Last week I had the honor of being on a panel at the launch of the European Citizens Initiative (ECI). The ECI represents an innovation in the relationship between citizens, the government and representative democracy. Social media is at the center of the initiative representing one of the first formal ways in which social media technology is recognized in legislative process.
The ECI provides European Citizens the ability to present legislative initiatives directly to the European Commission provided they have a million signatures from EU citizens in a representative set of countries. Links at the end of this post provide the details.
Rather than creating a large and complex program, the ECI’s basic structure revolves around open source software supporting registering an initiative and submitting signatures for validation. That may not sound like much, but in an environment of social media and technology it gives EU citizens the basic interfaces to engage the formal structures of the European Commission and the rest is up to them.
In preparing for and participating in the panel a number of thoughts came to mind on the nature of technology, public policy and the future of direct citizen participation.
- The ECI is correct in conceiving of social media as the ‘technology’ for creating an environment for the initiative. Incorporating social media into the citizen centric strategy not only recognizes the reality of social media in society, but also encourages direct citizen action and innovation without prescribing a platform or approach.
- Social media platforms, like Face Book, Google, Twitter, etc. provide a platform with the scale and reach necessary to engage the large and diverse EU citizenry.
- Social media’s communications capabilities are well suited for sharing the depth of information associated with a strong citizen initiative. I can imagine these sites holding more than just calls for support. These sites can become key educational, documentation and discussion sites. Imagine video’s that document conditions and situations, position papers that outline aspects of the initiative and debates where the community forms and reforms the initiative prior to its submission. Those are the types of collaborative capabilities that can drive strong, positive and participatory policies and initiatives.
The open, participatory and self initiated aspects of social media tools match up well with the principles associated with the ECI. These same aspects have the potential to change the nature of public discourse, government transparency and the like. A few thoughts in these areas include:
- Social media in public policy can change the nature of policy development toward building solutions rather than supporting stances. This creates the potential to shift the policy development process from a basis of exchanging single issues or interests based views to multi-lateral working discussions to craft an initiative prior to the ECI process. This has the potential to change the nature of NGO’s and other policy influencers moving them away from advocacy for a position toward collaborating to solve a problem. Call me naïve, but if all social media does is raise the volume of single interest, single views then we are poorer for it.
- Changing the level of transparency and participation in EC/EU deliberations concerning successful initiatives. The current process, as I understand it, involves closed deliberation and consideration of initiatives that complete the ECI process. I believe that the participation and transparency required for the front part of the ECI process, will lead to similar requirements in the deliberation and decision making of policy makers to not only use the content generated in the initiative process but also to engage the community in deliberations and discussions. It is hard to open the front end of a process and make it more transparent and keep the back end closed.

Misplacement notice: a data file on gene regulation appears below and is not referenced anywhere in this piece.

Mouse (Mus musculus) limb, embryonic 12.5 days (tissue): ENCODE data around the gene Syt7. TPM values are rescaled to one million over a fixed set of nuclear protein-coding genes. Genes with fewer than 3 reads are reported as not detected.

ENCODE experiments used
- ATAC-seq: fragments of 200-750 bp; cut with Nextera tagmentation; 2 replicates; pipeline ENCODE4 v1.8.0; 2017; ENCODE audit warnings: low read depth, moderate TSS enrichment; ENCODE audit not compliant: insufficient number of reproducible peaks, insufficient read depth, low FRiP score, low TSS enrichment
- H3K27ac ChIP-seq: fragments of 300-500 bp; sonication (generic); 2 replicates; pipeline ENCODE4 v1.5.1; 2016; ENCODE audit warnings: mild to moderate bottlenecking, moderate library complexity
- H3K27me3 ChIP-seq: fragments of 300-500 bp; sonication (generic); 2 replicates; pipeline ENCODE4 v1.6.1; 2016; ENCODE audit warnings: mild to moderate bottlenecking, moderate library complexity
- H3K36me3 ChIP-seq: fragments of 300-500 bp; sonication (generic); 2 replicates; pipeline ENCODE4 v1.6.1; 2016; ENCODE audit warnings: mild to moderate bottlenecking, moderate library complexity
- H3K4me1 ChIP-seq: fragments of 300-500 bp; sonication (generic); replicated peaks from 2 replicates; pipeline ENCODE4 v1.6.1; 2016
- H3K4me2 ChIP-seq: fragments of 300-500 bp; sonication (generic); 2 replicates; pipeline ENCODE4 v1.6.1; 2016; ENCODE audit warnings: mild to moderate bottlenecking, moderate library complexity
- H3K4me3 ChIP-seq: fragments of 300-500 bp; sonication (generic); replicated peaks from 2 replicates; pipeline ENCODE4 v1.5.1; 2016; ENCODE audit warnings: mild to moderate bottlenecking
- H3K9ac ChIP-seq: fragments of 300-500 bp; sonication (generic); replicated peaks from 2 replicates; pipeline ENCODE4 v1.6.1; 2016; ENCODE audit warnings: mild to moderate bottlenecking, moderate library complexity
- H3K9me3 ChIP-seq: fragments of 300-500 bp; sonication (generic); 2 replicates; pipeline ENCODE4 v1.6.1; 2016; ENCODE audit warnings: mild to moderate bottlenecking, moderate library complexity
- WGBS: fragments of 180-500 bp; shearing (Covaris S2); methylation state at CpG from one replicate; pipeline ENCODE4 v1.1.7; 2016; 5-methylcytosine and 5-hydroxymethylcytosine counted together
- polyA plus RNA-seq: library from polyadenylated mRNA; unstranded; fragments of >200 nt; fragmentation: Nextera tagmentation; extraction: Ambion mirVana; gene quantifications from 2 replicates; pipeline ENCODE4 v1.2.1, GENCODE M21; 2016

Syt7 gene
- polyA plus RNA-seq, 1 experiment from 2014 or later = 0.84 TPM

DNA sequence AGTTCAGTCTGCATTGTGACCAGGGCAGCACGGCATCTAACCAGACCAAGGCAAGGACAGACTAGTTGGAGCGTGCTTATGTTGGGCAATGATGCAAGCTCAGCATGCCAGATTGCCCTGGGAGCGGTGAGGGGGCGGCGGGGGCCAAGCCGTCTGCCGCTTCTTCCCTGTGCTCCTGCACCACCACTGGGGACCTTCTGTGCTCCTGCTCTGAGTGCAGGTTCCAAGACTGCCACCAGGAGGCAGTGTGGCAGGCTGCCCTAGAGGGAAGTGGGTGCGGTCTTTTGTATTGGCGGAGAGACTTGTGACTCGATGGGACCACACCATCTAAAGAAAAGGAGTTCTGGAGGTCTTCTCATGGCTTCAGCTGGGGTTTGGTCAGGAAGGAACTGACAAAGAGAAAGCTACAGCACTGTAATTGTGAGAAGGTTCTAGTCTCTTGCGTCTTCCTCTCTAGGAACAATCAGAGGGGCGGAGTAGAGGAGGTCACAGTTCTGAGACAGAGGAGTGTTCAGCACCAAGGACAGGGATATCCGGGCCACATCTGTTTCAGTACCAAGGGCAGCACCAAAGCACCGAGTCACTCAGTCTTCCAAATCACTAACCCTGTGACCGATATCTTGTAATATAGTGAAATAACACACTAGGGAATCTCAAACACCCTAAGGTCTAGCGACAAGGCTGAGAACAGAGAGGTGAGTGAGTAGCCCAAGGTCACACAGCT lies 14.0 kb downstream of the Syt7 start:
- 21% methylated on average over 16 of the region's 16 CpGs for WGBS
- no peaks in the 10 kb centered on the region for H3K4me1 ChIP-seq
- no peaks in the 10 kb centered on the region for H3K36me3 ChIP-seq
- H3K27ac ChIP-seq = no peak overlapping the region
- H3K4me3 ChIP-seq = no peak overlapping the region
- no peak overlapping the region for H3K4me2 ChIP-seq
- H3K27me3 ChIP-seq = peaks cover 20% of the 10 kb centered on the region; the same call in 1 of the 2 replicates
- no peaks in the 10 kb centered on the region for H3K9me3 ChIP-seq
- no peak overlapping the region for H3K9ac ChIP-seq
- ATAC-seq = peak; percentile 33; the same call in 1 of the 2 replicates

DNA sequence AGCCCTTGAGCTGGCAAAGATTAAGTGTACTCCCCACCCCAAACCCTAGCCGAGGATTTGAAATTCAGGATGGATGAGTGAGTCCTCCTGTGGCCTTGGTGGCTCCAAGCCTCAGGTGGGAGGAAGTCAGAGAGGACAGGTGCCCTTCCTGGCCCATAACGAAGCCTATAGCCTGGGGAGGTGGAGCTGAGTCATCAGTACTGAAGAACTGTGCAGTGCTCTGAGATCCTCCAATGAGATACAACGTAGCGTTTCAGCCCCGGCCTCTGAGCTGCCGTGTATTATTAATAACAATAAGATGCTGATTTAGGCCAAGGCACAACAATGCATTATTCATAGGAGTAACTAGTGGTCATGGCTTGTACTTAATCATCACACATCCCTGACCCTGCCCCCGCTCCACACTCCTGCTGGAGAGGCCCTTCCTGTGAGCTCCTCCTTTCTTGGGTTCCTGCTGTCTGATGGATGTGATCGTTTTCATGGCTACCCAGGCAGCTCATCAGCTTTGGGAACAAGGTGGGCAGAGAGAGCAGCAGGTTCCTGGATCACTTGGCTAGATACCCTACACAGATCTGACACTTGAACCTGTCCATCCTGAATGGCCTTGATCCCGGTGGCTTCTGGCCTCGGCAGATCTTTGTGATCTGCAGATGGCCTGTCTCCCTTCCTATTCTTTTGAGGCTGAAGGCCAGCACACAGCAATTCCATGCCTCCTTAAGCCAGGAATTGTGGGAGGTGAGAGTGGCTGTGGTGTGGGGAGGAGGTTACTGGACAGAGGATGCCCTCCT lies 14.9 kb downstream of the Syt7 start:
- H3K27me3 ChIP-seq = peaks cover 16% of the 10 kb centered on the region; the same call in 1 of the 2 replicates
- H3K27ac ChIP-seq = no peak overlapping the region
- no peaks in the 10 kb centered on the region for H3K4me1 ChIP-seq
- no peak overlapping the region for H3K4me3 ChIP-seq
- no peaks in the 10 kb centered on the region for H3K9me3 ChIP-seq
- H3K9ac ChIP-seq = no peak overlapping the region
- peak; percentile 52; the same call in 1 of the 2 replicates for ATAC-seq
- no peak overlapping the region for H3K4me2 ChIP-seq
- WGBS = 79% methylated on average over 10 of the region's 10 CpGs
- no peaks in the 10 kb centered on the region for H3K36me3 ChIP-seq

- The ECI can be seen as part of a range of legislative processes and approaches. Viewed in this context, the ECI plays an important role in submitting initiatives that should compliment rather than compete with other approaches and channels. Recognizing the uniqueness of the ECI process should allow it to have different features and performance expectations as not every process is best to address all policy challenges and issues.
- Much of the ECI process will be ‘do it yourself’ in terms of citizens taking direct responsibility to organize, discuss, debate and develop their initiatives and tools. There are few prescribed rules for the ECI, which opens the door for creativity and innovation in the policy development and debate process. Sure it would be nice to have prescribed content policies, platforms, and premade tools as some at the meeting asked for, but such pre-structuring of the environment can also pre-structure the nature of the debate and set operational limits. A practical and innovative way of being neutral is to be open and lay down a few clear rules, processes and tools which the ECI has done.
The ECI has many of the characteristics associated with successful mass collaboration. We identified these characteristics in researching how large organizations apply social media to achieve meaningful results for the book, The Social Organization. Having a compelling purpose, just enough structure and the right level of sponsorship are all critical for success.
The launch of the ECI last week represents the first mile in a new approach to direct citizen involvement in the legislative process. Submitting legislation is also the last mile for many in the policy arena as ideas turn into proposed rules and laws. How these two connect and collaborate using social media is something I look forward to observing in the future.